Legislature(2003 - 2004)
02/02/2004 01:34 PM CRA
* first hearing in first committee of referral
= bill was previously heard/scheduled
= bill was previously heard/scheduled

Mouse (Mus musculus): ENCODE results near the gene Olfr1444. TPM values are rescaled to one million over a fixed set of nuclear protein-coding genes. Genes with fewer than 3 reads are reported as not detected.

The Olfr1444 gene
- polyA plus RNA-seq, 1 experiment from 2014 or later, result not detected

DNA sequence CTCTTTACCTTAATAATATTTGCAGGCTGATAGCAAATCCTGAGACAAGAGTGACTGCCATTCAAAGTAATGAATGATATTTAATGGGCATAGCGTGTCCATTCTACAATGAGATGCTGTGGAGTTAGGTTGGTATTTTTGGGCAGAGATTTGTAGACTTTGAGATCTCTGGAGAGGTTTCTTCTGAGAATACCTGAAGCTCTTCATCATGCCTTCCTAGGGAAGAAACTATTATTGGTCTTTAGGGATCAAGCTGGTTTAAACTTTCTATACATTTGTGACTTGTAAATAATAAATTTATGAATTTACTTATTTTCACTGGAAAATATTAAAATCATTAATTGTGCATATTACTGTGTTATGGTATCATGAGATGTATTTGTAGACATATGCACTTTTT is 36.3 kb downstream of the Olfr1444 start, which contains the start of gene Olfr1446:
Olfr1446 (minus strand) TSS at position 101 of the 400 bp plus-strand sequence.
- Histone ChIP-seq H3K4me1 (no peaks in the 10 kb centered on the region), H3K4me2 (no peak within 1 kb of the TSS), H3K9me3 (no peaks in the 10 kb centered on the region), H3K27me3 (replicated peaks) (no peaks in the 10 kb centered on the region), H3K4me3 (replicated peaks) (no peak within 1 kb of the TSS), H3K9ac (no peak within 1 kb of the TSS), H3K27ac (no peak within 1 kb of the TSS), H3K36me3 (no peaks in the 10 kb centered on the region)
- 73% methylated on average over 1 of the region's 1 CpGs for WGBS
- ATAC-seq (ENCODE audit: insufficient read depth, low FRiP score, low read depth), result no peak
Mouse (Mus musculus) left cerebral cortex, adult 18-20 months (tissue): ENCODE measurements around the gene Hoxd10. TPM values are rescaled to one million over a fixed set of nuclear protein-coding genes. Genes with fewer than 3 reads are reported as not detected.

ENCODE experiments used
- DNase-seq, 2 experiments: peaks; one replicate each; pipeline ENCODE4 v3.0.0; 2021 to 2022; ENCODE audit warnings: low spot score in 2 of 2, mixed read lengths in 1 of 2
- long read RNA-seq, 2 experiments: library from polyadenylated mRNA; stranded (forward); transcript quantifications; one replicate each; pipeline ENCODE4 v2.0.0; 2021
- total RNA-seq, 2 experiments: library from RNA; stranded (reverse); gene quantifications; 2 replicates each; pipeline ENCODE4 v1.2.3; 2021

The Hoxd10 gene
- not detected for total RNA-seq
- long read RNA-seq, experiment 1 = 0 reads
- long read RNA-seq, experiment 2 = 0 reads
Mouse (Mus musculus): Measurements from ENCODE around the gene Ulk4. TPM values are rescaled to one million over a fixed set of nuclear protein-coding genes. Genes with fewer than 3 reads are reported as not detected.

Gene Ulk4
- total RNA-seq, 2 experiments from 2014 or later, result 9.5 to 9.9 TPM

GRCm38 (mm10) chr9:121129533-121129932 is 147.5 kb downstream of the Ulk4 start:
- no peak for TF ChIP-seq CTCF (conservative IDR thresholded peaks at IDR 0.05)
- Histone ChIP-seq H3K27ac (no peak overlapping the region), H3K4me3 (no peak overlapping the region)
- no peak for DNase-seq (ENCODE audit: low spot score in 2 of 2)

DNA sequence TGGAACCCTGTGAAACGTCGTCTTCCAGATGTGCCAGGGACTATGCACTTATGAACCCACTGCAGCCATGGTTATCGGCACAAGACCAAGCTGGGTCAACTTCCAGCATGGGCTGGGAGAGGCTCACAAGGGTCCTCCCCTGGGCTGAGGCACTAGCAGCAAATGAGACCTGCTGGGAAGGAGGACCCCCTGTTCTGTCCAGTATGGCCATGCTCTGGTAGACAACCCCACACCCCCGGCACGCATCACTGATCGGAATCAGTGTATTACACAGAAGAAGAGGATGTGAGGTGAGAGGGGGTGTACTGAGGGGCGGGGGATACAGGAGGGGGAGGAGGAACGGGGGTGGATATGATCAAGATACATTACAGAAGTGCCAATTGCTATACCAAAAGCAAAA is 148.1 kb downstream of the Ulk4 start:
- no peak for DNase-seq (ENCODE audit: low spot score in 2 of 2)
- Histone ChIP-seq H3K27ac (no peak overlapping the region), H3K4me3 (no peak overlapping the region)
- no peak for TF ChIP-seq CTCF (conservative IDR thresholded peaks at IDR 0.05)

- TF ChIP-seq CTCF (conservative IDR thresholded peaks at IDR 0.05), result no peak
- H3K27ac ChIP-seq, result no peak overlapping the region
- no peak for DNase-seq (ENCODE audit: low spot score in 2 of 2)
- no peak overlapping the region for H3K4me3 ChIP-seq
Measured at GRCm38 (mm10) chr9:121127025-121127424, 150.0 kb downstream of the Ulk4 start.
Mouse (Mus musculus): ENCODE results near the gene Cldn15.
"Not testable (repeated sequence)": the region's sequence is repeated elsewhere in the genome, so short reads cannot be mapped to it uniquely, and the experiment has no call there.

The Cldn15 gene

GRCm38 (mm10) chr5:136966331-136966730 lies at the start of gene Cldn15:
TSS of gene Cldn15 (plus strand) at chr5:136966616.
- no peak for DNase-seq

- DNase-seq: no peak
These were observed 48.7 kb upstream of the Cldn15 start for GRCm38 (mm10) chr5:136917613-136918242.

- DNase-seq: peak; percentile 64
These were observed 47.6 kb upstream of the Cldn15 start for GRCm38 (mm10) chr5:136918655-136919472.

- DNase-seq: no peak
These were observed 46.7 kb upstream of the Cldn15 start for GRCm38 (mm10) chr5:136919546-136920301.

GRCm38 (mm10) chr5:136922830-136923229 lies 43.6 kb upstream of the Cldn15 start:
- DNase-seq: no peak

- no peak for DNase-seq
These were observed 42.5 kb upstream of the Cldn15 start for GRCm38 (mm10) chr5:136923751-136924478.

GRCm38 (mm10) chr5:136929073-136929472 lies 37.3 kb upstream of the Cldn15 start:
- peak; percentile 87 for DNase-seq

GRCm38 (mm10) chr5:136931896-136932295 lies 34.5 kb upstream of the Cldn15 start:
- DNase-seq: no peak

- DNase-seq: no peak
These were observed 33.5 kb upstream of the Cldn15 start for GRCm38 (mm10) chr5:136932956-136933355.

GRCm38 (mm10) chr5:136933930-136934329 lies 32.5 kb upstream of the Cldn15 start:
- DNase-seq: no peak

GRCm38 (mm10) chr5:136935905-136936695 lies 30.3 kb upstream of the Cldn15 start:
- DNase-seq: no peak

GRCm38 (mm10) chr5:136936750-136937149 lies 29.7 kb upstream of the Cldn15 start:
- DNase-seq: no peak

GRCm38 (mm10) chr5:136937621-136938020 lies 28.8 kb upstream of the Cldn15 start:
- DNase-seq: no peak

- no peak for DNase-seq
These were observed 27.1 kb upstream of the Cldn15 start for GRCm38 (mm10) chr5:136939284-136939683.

ALASKA STATE LEGISLATURE SENATE COMMUNITY AND REGIONAL AFFAIRS STANDING COMMITTEE February 2, 2004 1:34 p.m. TAPE (S) 04-01 SIDE A MEMBERS PRESENT Senator Bert Stedman, Chair Senator Thomas Wagoner, Vice Chair Senator Gary Stevens Senator Kim Elton Senator Georgianna Lincoln MEMBERS ABSENT All members present COMMITTEE CALENDAR SENATE BILL NO. 266 "An Act approving an interim classification by the commissioner of natural resources closing certain land within the area of the proposed Bristol Bay (Alaska Peninsula) competitive oil and gas areawide lease sale to oil and gas exploration licensing and shallow natural gas leasing; and providing for an effective date." MOVED SB 266 OUT OF COMMITTEE PREVIOUS ACTION No previous action to record. WITNESS REGISTER Mark Meyers, Director Division of Oil and Gas Department of Natural Resources 400 Willoughby Ave. Juneau, AK 99801-1724 ACTION NARRATIVE TAPE 04-01, SIDE A SB 266-BRISTOL BAY OIL & GAS LEASE SALE CLOSURE CHAIR BERT STEDMAN called the Senate Community and Regional Affairs Standing Committee meeting to order at 1:34 p.m. Present were Senators Elton, Wagoner, Gary Stevens, and Chair Stedman. He announced SB 266 to be up for consideration. He advised that Governor Murkowski requested the bill, which approves an interim classification closing certain land in the Bristol Bay region to oil and gas exploration and natural gas leasing. He stated his intention to move the bill from committee that day then invited Mr. Meyers to testify. MARK MEYERS, director, Division of Oil and Gas, Department of Natural Resources (DNR) explained that the bill affirms a mineral closing order by the DNR commissioner and for the order to be effective, it must be approved during the first 90 days of the legislative session. He admitted that the purpose of the bill appears a bit odd in that it closes mineral rights to oil and gas in an area so there can be a competitive sale for oil and gas in the same area. He then pointed to a geologic map of the Alaska Peninsula region to show the area (red outlined area) that is proposed for a conventional sale and said that within that area (blue outlined area) there would be a closure for other oil and gas leasing under the shallow gas program, or exploration licensing. They could then put the area in the competitive lease sale schedule and then lease the mineral rights. To demonstrate DNR's reasoning, he pointed to a chart showing the geologic cross section of the Alaska Peninsula. He advised members that other programs, in particular the shallow gas program, would lease the mineral rights of just the upper layer in an over the counter program so there would be the potential for the shallow part to be leased to a different party than would bid in the competitive lease sale. He said: In areas where you have high oil and gas potential, particularly one that is stratified at various depths, you prefer to have a single mineral stake owner. It increases the value and makes it easier to assure that all the resources would be exported for development in an orderly fashion and it prevents a lot of disputes between parties if the mineral stratum was in fact split. We also believe we would get more and higher competitive bids on the sale if the area was all offered and the tracts were kept geologically whole. In a sense, that's what this does. SENATOR THOMAS WAGONER noted that that doesn't preclude the successful bidder from subbing out a portion of the area to someone with different expertise. MR. MEYERS agreed that the lessee is able to convert part of the lease to another party. In fact, it is not uncommon in the industry to mitigate risk so that costs and benefits are shared. He continued saying that DNR believes the area has enough potential and that the competitive sales will bring the highest and best value to the state, if in fact the best interest finding process demonstrates it is appropriate. He repeated they are closing an area so it can potentially be reopened for competitive sale. The area of the closure is just inside the competitive sale area. He referred to the geologic chart again and said: Just to note, in the blue area up here, the area we are, we have an exploration license proposal at this time. Again, that is allowed. Also in this area we're closed to exploration licensing. Again, the same reasons, the license is in the area where, ideally, you don't think a competitive sale is the best way to go. We're giving a large portion of the land to a single operator for a work commitment is the way to go. In this basin we think there is geologic potential as well as enough data to pull off a competitive sale. We think the resources in the competitive sale will bring in more money to the state in the up front and will help accelerate exploration development from multiple lessees who are willing to explore and develop their land. SENATOR KIM ELTON asked what the public process is that leads to a competitive lease sale. MR. MEYER replied there is a best interest finding process, which will take DNR until some time in 2005 to complete. A document that is similar to an environmental impact statement (EIS) is prepared prior to the lease sale. There is a preliminary best interest finding (BIF) prepared after considerable interaction with people in the local area as well as planning and inter-agency work. The preliminary BIF is sent to the public and the agencies for comment after which DNR must address all the comments and adjust them into a best interest finding, which determines whether or not it is in the state's best interest to lease. It also stipulates what the mitigation measures will be, what areas will be off limits to exploration and what requirements will be placed on the lessees. SENATOR ELTON asked if there would be no decision until the end of 2005 or in 2006. MR. MEYER replied there would be decisions made along the way as to the best interest finding, but the complete document won't be ready until 2005. The preliminary BIF will be sent out in late fall 2004. CHAIR STEDMAN announced that Senator Lincoln joined the meeting then he gave a short recap of the proceedings. SENATOR GARY STEVENS noted that the area under consideration is a rich fishing area then asked what comments DNR had received regarding damage to the fishing industry. MR. MEYERS replied the DNR has worked closely with the communities and they have been very supportive. He described the process as a model for integrating the concerns of the fishing community with the balancing for oil and gas issues. DNR has held meetings with the three borough governments, the Bristol Bay Native Corporation, and the Bristol Bay Native Association and he admitted that they own much of the process. DNR expects the sale to be integrated and compatible with the industry. A part of the proposed sale is to have no development of offshore facilities, but directional drilling to offshore would be allowed, which is an important point to the fishing community. DNR recognizes the value of the fishing resource, the anadromous streams and habitat and those values will be fully integrated into the best interest finding process. Fishermen have emphasized their need for an economic base and lower power cost for processing fish. To this end, the northern area of the sale tends to be more gas prone and it may provide a source of natural gas to develop a regional power grid. The fishing community realizes that they need to increase the value of their product, they need a lower cost of energy and they are looking at the economic tax base that oil and gas could provide. He said he has enjoyed working with the fishing community because they are straightforward in their concerns and in what they want to receive from the sale. Governor Murkowski made it clear that the process began as a result of supporting input from the Bristol Bay Native Association, local municipalities and the boroughs. DNR is modeling the process with good stipulations and mitigation so that, if the sale goes forward, the communities' input into the best interest finding will be a key part. SENATOR GARY STEVENS said he understands the tax base and how that would affect the communities, but he was curious what other economic factors, such as jobs, might be expected. Also, he questioned how to make sure that lower cost power becomes a reality. MR. MEYERS replied that there are no guarantees. When DNR looked at the design of the exploration license, it was for a quicker process, with a decision scheduled for 2004. That was for the northern basin area where they expected to find enough gas for power generation. They also know that there are several mines in the area that might benefit from the power. That process was specifically around natural gas and local power generation and transmission, but they recognize that the area is large and has a low density. A second approach would be to find enough gas to create an LNG or a pipeline project. In that case, the commercial development would pay for most of the cost of getting the gas developed and produced. Then the local benefit is there to spin off that development. Until a full exploration assessment is done, no one knows whether commercial natural gas is present or where the gas might be. The geologic map shows that they expect to find the thicker part of the basin farther south away from the head of the bay. MR. MEYERS reported that they do know that there is oil potential in the bay because they have found oil source rocks in the basin and there have been oil shows in the wells. For the oil, an export facility would have to be developed, which might entail a pipeline to the south side of the Aleutians to some sort of tanker facility. SENATOR WAGONER asked whether DNR had any guesstimates regarding the size of the reserves. MR. MEYERS replied their best guess is the potential for multiple tcfs of gas in fields that could be in the hundreds of millions of barrels. They believe it compares favorably to a Cook Inlet type sale, but the geology doesn't suggest another Prudhoe Bay. The part of the equation that helps makes a small- scale field feasible for development is the tidewater location. SENATOR GEORGIANNA LINCOLN noted that the sponsor statement states that local governments and Native organizations requested this yet she had nothing in her file indicating that this was a request of any of those entities. She requested supporting documentation from that area and asked whether there were people from the area who were online and waiting to testify. Next she asked the Chair whether a timeframe had been established for hearing and moving the bill. CHAIR STEDMAN said there was no one online waiting to testify and no one had signed up to testify in person. SENATOR LINCOLN asked whether he intended to move the bill that day. CHAIR STEDMAN replied that was his intention. SENATOR LINCOLN stated for the record that she would have difficulty voting for the legislation because she didn't have any documentation showing that the local governments are supportive. MR. MEYERS advised that there is a memorandum of understanding between the Bristol Bay Native Association and the state on the process of holding a lease sale. He stated that they are very supportive. He suggested that a confusing aspect is that SB 266 is a mineral closing order and simply closes the area to oil and gas licensing or shallow gas leasing. It is not a substantive bill regarding the benefits of a lease sale or whether one is justified. He described SB 266 as a small part of the process toward holding a competitive sale in the area. A mineral closing order is necessary to prevent shallow gas leases from being top filed in the area or exploration application licenses to be received for the area. DNR is in the process of drafting memorandums of understanding in support of the process with all three borough governments in the area. He said they would provide that information to her and other members. With regard to scheduling, they have documentation that shows all public comments and if the best interest finding supports the sale, what happens on a month-to- month timeline. He assured her that that too would be sent to her office. SENATOR WAGONER asked Mr. Meyers to refer to the map to show possible accesses to the south side and said he would assume that the accesses would be used for both road and pipeline access. MR. MEYER acknowledged there is discussion between DNR, the Department of Natural Resources (DNR) and the local communities regarding which roads would be for general access and which might spur oil and gas development. There are also discussions about the year around port at Cold Bay and that it might be a major resupply port. Until the sale occurs, it's difficult to pin down what and where actual development will be, but he expects that in the early exploration period much of the transportation needs would be met with barges. Communities have made it clear that they are interested in roads for community development and any decisions regarding longer roads would come later. CHAIR STEDMAN announced that Dillingham, Bethel, and Anchorage were online, but no one wanted to testify. SENATOR Elton asked whether someone has an exploration license in the proposed Bristol Basin area and that someone is looking at the shallow resource. MR. MEYERS referred to the map and said: The blue area is where if you look at the geology, you can see the lighter colors. The basin thins and we have contours that show that the perspective section is much thinner and we believe more gas prone and less likely to have large-scale commercial quantities of gas. The thought process was, folks want a local energy process as quickly as they can get going. Licensing has, in some cases, some advantages in that it requires a guaranteed work commitment of so many millions of dollars typically being bid. The process of issuing a license is somewhat separate from a competitive sale. So, we've taken the area and divided it into two with the license area. The license area also has a best interest finding, unlike shallow gas leasing. That best interest finding is accelerated relative to this one. A couple of the reasons for that is the license area itself is a much smaller area. Within this proposed area, the actual proposal we have only covers a relatively small percent of it. It's a much smaller area and it doesn't deal with some of the issues that a competitive sale does. The mineral rights there are for all mineral rights; they're not restricted like shallow gas leasing to a certain depth. Realistically, the base itself is pretty thin. The basin is pretty thin there so it's restricted by the geology. SENATOR ELTON noted that Wood-Tikchik State Park is just outside the proposed area (The area outside both the red and blue lines.) and asked if there are any state parks or marine sanctuaries that fall inside the red lines. MR. MEYER replied the red line indicate state lands and DNR is in the process of looking at all the special use areas inside the red lines to determine which areas might be leased. Those considerations all go into the best interest finding process. He said he was not aware of any parks or sanctuaries within the license area. He advised that Jim Hansen or Pat Galvin could give a more definitive answer, but in the lease sale area there is the Bristol Bay Area Plan and other areas that have special use areas, which will be reviewed in the plan for a lease sale. SENATOR ELTON asked Mr. Meyers to provide him a list of those areas if one was available. He stated that he sits on the Resource Committee as well and it would be helpful if that were a part of the packet. CHAIR STEDMAN asked if there was anyone else that wanted to speak to the issue. There was no response and he closed public participation. SENATOR WAGONER made a motion to move SB 266 from committee with the accompanying fiscal notes and individual recommendations. SENATOR LINCOLN objected and stated that she too sits on the Resource Committee and would ask questions when the bill is heard there. However, it did not sit well with her for the Community and Regional Affairs Committee to hear this bill and not have letters from the affected local governments stating support for this legislation because that information should be heard at this level. She closed saying, "For that reason, and that reason alone, I am objecting to the passage of it today." SENATOR ELTON voiced reservations about voting in favor of moving the bill that day as well and not because the bill doesn't make sense. He acknowledged that the legislation is a technical change, but the previous speaker had valid points. Of course resource related issues will be raised in the next committee, but it is the purview of this committee to gage community reaction. He said he expects that if the bill were held in committee, members would then receive supporting documentation that would make him more comfortable in voting in favor of passage. CHAIR STEDMAN stated that there were two objections and asked for a roll call vote. The motion to move SB 266 passed with Senators Lincoln and Elton voting nay and Senators Wagoner, Gary Stevens, and Chair Stedman voting yea. CHAIR STEDMAN adjourned the meeting at 2:00 p.m.